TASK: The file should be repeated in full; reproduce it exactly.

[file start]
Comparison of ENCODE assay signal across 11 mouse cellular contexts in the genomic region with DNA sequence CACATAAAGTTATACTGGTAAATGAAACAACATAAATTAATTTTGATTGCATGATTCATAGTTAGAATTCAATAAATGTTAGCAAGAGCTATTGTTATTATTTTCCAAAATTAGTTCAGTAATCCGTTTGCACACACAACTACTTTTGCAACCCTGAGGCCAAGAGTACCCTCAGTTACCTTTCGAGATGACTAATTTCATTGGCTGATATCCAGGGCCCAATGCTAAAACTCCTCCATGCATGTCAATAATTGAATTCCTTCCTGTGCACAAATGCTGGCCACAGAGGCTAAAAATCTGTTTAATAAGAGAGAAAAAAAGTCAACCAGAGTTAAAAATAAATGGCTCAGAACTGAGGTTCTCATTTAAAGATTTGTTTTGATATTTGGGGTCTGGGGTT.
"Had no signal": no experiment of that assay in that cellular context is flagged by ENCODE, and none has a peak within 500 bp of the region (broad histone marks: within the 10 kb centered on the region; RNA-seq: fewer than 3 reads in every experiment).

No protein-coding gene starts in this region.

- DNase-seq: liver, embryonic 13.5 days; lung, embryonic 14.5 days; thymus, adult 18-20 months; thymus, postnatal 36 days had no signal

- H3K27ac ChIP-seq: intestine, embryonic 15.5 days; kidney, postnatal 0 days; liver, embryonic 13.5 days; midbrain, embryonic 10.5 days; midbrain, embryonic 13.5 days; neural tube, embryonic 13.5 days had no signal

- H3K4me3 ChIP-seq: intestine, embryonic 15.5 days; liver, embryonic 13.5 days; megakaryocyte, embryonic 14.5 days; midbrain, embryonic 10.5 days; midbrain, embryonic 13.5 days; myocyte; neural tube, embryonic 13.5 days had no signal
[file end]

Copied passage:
Comparison of ENCODE assay signal across 11 mouse cellular contexts in the genomic region with DNA sequence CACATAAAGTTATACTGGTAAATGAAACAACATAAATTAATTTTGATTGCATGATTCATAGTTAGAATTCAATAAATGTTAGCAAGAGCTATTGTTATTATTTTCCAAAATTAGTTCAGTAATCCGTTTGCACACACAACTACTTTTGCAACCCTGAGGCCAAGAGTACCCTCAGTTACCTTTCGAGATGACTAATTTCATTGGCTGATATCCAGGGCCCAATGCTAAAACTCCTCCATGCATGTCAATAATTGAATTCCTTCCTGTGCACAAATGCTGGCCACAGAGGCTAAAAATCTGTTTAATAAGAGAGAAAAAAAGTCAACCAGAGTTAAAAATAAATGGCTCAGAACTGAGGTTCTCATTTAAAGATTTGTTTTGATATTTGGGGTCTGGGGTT.
"Had no signal": no experiment of that assay in that cellular context is flagged by ENCODE, and none has a peak within 500 bp of the region (broad histone marks: within the 10 kb centered on the region; RNA-seq: fewer than 3 reads in every experiment).

No protein-coding gene starts in this region.

- DNase-seq: liver, embryonic 13.5 days; lung, embryonic 14.5 days; thymus, adult 18-20 months; thymus, postnatal 36 days had no signal

- H3K27ac ChIP-seq: intestine, embryonic 15.5 days; kidney, postnatal 0 days; liver, embryonic 13.5 days; midbrain, embryonic 10.5 days; midbrain, embryonic 13.5 days; neural tube, embryonic 13.5 days had no signal

- H3K4me3 ChIP-seq: intestine, embryonic 15.5 days; liver, embryonic 13.5 days; megakaryocyte, embryonic 14.5 days; midbrain, embryonic 10.5 days; midbrain, embryonic 13.5 days; myocyte; neural tube, embryonic 13.5 days had no signal